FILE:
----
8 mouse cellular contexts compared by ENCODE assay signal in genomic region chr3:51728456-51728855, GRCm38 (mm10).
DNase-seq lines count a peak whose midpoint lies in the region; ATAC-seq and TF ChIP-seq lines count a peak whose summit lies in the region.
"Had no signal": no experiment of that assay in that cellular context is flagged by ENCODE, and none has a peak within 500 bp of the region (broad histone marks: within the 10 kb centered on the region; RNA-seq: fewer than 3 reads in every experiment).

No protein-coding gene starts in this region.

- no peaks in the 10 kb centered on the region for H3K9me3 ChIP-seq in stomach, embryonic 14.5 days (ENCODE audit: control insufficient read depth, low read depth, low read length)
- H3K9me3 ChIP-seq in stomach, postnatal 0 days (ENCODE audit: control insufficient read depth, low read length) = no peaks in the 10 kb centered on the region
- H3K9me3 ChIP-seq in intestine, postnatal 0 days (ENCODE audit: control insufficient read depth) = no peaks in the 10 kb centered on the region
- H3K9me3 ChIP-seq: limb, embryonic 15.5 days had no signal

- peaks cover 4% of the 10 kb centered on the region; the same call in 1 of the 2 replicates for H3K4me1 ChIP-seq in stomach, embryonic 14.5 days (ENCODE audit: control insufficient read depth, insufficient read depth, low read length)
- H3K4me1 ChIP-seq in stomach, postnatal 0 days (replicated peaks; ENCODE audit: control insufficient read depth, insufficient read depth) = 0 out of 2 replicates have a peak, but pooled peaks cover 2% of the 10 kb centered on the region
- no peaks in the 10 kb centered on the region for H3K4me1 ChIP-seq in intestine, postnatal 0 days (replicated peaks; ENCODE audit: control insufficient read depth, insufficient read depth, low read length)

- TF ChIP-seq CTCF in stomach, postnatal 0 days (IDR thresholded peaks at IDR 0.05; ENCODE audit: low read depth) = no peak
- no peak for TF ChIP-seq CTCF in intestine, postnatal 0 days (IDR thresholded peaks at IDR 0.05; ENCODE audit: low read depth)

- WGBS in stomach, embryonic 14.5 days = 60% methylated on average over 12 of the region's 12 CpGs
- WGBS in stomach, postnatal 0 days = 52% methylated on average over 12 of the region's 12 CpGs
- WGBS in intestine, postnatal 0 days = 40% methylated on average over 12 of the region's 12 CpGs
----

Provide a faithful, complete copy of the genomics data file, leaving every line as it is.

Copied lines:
8 mouse cellular contexts compared by ENCODE assay signal in genomic region chr3:51728456-51728855, GRCm38 (mm10).
DNase-seq lines count a peak whose midpoint lies in the region; ATAC-seq and TF ChIP-seq lines count a peak whose summit lies in the region.
"Had no signal": no experiment of that assay in that cellular context is flagged by ENCODE, and none has a peak within 500 bp of the region (broad histone marks: within the 10 kb centered on the region; RNA-seq: fewer than 3 reads in every experiment).

No protein-coding gene starts in this region.

- no peaks in the 10 kb centered on the region for H3K9me3 ChIP-seq in stomach, embryonic 14.5 days (ENCODE audit: control insufficient read depth, low read depth, low read length)
- H3K9me3 ChIP-seq in stomach, postnatal 0 days (ENCODE audit: control insufficient read depth, low read length) = no peaks in the 10 kb centered on the region
- H3K9me3 ChIP-seq in intestine, postnatal 0 days (ENCODE audit: control insufficient read depth) = no peaks in the 10 kb centered on the region
- H3K9me3 ChIP-seq: limb, embryonic 15.5 days had no signal

- peaks cover 4% of the 10 kb centered on the region; the same call in 1 of the 2 replicates for H3K4me1 ChIP-seq in stomach, embryonic 14.5 days (ENCODE audit: control insufficient read depth, insufficient read depth, low read length)
- H3K4me1 ChIP-seq in stomach, postnatal 0 days (replicated peaks; ENCODE audit: control insufficient read depth, insufficient read depth) = 0 out of 2 replicates have a peak, but pooled peaks cover 2% of the 10 kb centered on the region
- no peaks in the 10 kb centered on the region for H3K4me1 ChIP-seq in intestine, postnatal 0 days (replicated peaks; ENCODE audit: control insufficient read depth, insufficient read depth, low read length)

- TF ChIP-seq CTCF in stomach, postnatal 0 days (IDR thresholded peaks at IDR 0.05; ENCODE audit: low read depth) = no peak
- no peak for TF ChIP-seq CTCF in intestine, postnatal 0 days (IDR thresholded peaks at IDR 0.05; ENCODE audit: low read depth)

- WGBS in stomach, embryonic 14.5 days = 60% methylated on average over 12 of the region's 12 CpGs
- WGBS in stomach, postnatal 0 days = 52% methylated on average over 12 of the region's 12 CpGs
- WGBS in intestine, postnatal 0 days = 40% methylated on average over 12 of the region's 12 CpGs